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How Cloud Technology Uses Differently in Three African Countries


TechInAfrica – World Wide Worx conducted a research project—Cloud Africa 2018—across three African countries: Kenya, Nigeria, and South Africa. The decision makers of 300 medium and large organizations were interviewed about the usage, benefits, and intentions of cloud computing.

World Wide Worx has conducted similar research about Cloud usage among medium and large organizations for more than five years. Throughout the period, the numbers have more than doubled, from fewer than 50% using it in 2013 to pervasive use in 2018.

How Cloud Technology Uses Differently in Three African Countries
How Cloud Technology Uses Differently in Three African Countries via

The World Wide Worx’s Managing Director, Arthur Goldstuck said: “It is no longer about whether to use the cloud, but what benefits are being gained from the cloud. These depend heavily on the dynamics of each market, so we were not surprised to see that businesses in each country emphasized different benefits.”

Goldstuck said that respondents in Kenya and Nigeria agreed that Business efficiency and Scalability were the most significant benefit of Cloud, with 80% and 75% each, considering it as a benefit. Meanwhile, in South Africa, only 61% of respondent who thought the same.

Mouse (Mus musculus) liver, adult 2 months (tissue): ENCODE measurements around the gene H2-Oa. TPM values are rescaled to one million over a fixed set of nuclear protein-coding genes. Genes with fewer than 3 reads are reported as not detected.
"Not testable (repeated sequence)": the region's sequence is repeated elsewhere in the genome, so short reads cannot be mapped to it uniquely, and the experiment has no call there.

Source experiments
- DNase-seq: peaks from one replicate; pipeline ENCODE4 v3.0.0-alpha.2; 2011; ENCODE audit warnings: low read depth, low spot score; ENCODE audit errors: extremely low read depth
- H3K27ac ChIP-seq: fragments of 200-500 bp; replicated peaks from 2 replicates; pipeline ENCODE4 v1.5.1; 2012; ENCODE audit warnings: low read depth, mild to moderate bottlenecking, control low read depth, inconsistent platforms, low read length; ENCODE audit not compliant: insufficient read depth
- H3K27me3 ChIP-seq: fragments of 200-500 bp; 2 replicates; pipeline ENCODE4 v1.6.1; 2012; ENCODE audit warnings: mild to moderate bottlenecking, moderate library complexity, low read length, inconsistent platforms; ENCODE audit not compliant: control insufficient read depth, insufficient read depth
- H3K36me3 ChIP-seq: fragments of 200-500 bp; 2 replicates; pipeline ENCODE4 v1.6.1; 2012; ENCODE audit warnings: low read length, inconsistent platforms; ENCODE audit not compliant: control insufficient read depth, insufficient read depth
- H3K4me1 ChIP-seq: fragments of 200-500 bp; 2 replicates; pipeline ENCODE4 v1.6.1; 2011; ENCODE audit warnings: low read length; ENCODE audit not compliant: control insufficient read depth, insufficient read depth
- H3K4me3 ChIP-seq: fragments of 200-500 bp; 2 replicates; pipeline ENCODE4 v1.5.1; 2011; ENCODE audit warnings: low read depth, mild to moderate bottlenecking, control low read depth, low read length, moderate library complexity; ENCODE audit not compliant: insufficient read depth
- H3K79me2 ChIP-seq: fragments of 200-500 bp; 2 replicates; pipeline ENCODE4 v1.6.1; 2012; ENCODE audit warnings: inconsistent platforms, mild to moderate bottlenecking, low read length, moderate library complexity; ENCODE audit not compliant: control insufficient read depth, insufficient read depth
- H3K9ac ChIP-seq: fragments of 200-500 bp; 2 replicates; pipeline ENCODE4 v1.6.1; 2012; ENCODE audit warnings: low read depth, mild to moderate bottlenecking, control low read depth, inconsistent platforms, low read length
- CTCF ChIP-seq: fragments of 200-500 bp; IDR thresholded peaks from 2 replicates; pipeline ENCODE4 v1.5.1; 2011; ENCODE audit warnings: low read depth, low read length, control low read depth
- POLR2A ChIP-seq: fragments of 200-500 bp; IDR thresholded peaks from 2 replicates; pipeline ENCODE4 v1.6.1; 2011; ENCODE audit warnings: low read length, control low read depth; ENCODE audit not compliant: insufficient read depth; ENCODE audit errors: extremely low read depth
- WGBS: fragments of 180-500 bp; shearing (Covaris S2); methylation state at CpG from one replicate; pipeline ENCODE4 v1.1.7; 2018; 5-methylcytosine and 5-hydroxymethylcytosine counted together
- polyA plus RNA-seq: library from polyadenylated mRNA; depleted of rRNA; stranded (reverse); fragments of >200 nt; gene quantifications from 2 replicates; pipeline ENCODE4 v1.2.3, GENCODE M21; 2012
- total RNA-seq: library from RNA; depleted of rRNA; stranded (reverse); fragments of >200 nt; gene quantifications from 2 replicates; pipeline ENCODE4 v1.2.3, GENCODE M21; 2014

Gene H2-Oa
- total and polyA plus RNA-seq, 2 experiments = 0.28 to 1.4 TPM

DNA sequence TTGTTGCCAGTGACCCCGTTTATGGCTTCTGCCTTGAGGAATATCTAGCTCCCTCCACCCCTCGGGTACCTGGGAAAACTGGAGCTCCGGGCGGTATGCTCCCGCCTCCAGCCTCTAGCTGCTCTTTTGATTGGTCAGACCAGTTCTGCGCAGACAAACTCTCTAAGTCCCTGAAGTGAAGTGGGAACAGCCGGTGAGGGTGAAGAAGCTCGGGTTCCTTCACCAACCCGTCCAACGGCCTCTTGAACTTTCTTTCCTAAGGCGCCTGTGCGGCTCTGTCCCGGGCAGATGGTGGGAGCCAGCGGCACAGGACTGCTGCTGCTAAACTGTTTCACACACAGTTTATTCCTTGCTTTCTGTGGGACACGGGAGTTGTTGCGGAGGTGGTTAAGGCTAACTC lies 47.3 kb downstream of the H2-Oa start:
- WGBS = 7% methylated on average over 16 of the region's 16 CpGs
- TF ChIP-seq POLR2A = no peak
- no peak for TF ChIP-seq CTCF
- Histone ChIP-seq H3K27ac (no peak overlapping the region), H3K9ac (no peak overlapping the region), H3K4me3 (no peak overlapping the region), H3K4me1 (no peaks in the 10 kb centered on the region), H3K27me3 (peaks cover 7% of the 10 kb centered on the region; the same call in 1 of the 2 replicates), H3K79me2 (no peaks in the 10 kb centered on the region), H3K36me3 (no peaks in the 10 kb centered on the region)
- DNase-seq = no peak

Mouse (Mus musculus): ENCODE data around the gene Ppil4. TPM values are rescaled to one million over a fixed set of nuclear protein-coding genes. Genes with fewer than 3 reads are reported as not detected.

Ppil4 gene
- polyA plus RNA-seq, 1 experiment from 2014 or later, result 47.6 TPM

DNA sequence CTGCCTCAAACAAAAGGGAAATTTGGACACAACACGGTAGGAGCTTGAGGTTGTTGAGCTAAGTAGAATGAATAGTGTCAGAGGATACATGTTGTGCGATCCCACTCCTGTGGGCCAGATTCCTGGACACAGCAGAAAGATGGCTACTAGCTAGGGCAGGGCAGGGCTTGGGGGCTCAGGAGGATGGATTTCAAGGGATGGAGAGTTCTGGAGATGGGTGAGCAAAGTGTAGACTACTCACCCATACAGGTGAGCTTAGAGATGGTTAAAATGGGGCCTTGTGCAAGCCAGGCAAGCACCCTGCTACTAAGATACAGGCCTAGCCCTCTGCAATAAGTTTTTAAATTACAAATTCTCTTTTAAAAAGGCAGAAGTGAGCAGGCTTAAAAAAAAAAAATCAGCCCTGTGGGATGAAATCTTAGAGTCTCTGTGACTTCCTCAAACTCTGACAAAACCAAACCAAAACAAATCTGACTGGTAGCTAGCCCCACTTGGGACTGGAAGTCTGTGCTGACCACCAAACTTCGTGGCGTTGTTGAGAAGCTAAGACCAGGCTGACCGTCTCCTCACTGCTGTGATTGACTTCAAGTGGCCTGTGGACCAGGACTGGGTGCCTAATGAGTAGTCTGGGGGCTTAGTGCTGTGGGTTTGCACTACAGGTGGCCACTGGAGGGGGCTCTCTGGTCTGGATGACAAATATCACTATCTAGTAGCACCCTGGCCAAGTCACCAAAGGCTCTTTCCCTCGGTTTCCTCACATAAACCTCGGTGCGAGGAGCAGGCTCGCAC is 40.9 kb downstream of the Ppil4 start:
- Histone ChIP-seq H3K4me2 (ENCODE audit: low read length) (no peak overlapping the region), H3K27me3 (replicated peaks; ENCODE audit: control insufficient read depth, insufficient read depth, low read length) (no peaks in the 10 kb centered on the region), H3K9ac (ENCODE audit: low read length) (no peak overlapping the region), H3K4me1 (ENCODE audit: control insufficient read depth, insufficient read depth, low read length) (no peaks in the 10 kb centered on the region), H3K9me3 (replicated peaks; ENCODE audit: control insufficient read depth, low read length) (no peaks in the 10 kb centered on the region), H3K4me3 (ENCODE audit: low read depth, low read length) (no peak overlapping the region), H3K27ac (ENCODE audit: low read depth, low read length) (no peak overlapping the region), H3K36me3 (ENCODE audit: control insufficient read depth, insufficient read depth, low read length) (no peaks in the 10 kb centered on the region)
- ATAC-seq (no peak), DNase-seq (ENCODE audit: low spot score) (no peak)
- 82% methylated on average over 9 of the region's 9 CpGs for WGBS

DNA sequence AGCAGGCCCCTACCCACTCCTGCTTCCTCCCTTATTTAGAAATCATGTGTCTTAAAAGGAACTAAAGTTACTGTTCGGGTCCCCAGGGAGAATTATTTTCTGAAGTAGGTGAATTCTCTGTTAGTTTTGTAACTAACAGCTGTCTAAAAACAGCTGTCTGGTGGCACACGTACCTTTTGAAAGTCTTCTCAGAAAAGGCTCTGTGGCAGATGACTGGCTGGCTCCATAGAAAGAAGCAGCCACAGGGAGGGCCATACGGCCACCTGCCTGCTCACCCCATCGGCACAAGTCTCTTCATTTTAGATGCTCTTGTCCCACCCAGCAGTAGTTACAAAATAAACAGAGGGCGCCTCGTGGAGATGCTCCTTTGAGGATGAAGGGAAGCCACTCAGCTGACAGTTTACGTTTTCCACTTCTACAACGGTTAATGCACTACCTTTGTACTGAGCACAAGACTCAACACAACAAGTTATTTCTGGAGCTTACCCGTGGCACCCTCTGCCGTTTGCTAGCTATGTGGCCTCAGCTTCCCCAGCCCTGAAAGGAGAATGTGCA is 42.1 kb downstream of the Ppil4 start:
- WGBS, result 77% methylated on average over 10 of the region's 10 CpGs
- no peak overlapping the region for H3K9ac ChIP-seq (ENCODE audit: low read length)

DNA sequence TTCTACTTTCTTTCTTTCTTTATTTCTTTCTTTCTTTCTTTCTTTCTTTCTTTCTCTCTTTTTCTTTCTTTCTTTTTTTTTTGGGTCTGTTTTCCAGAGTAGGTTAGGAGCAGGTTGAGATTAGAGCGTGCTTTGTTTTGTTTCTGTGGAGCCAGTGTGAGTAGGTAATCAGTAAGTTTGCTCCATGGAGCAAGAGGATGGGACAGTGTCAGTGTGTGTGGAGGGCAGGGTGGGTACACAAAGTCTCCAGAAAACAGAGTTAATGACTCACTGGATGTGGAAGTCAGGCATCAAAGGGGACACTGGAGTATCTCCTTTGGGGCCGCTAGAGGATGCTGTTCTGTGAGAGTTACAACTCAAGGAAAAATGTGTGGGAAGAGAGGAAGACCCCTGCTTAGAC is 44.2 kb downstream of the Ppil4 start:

“The opposite happened with the most important benefit among South Africans: Time-to-market or speed of deployment came in as the most prominent, at 68% of respondents. In contrast, only 48% of companies in Kenya and 28% in Nigeria named it as a key benefit,” Goldstuck added.

Arthur Goldstuck, Managing Director of World Wide Worx
Arthur Goldstuck, Managing Director of World Wide Worx via

According to Goldstuck, Cloud is used in Nigeria and Kenya has become in order to address the infrastructure challenges, thus, creating more efficiency.

Around 23% of South African respondents used it as a platform for their international expansion while in Kenya it only stood at 17% and 6% in Nigeria. All three countries were all on the same level, using it for service innovation which is very low, only around 15%.

Goldstuck compared the finding to the global market, “Internationally, it is taken for granted that the cloud is an ideal platform for both innovations and for establishing a global footprint. In these three markets, these are benefits that are only now beginning to be recognized but are still a long way from being a priority. The cloud is here, but its full benefits have not yet arrived.”



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